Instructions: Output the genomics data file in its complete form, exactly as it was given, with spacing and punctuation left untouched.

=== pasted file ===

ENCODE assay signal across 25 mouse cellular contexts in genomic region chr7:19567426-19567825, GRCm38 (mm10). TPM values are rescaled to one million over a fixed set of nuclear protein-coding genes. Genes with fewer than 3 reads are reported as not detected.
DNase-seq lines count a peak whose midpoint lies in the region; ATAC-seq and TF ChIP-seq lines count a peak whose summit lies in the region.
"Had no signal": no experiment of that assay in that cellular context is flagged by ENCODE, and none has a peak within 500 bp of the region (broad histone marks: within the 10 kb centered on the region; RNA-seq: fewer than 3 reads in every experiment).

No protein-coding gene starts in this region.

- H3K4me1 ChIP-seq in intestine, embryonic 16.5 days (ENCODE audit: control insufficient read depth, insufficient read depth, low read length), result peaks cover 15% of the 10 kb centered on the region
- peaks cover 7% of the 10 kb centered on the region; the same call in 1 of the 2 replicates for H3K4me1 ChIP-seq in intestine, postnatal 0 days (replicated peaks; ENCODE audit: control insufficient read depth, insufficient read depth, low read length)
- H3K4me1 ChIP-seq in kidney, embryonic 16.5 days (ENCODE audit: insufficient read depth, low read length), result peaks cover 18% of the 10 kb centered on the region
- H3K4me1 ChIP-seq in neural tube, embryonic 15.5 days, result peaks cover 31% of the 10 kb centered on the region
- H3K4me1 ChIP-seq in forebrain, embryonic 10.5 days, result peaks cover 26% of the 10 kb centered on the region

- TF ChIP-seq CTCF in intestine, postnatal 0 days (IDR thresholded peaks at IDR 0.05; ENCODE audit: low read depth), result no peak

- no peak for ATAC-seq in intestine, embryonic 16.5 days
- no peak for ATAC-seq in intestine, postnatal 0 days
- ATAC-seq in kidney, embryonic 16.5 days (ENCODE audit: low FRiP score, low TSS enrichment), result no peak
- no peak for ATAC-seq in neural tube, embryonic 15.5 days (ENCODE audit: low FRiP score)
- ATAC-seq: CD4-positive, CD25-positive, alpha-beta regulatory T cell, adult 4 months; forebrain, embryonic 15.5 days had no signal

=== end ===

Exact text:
ENCODE assay signal across 25 mouse cellular contexts in genomic region chr7:19567426-19567825, GRCm38 (mm10). TPM values are rescaled to one million over a fixed set of nuclear protein-coding genes. Genes with fewer than 3 reads are reported as not detected.
DNase-seq lines count a peak whose midpoint lies in the region; ATAC-seq and TF ChIP-seq lines count a peak whose summit lies in the region.
"Had no signal": no experiment of that assay in that cellular context is flagged by ENCODE, and none has a peak within 500 bp of the region (broad histone marks: within the 10 kb centered on the region; RNA-seq: fewer than 3 reads in every experiment).

No protein-coding gene starts in this region.

- H3K4me1 ChIP-seq in intestine, embryonic 16.5 days (ENCODE audit: control insufficient read depth, insufficient read depth, low read length), result peaks cover 15% of the 10 kb centered on the region
- peaks cover 7% of the 10 kb centered on the region; the same call in 1 of the 2 replicates for H3K4me1 ChIP-seq in intestine, postnatal 0 days (replicated peaks; ENCODE audit: control insufficient read depth, insufficient read depth, low read length)
- H3K4me1 ChIP-seq in kidney, embryonic 16.5 days (ENCODE audit: insufficient read depth, low read length), result peaks cover 18% of the 10 kb centered on the region
- H3K4me1 ChIP-seq in neural tube, embryonic 15.5 days, result peaks cover 31% of the 10 kb centered on the region
- H3K4me1 ChIP-seq in forebrain, embryonic 10.5 days, result peaks cover 26% of the 10 kb centered on the region

- TF ChIP-seq CTCF in intestine, postnatal 0 days (IDR thresholded peaks at IDR 0.05; ENCODE audit: low read depth), result no peak

- no peak for ATAC-seq in intestine, embryonic 16.5 days
- no peak for ATAC-seq in intestine, postnatal 0 days
- ATAC-seq in kidney, embryonic 16.5 days (ENCODE audit: low FRiP score, low TSS enrichment), result no peak
- no peak for ATAC-seq in neural tube, embryonic 15.5 days (ENCODE audit: low FRiP score)
- ATAC-seq: CD4-positive, CD25-positive, alpha-beta regulatory T cell, adult 4 months; forebrain, embryonic 15.5 days had no signal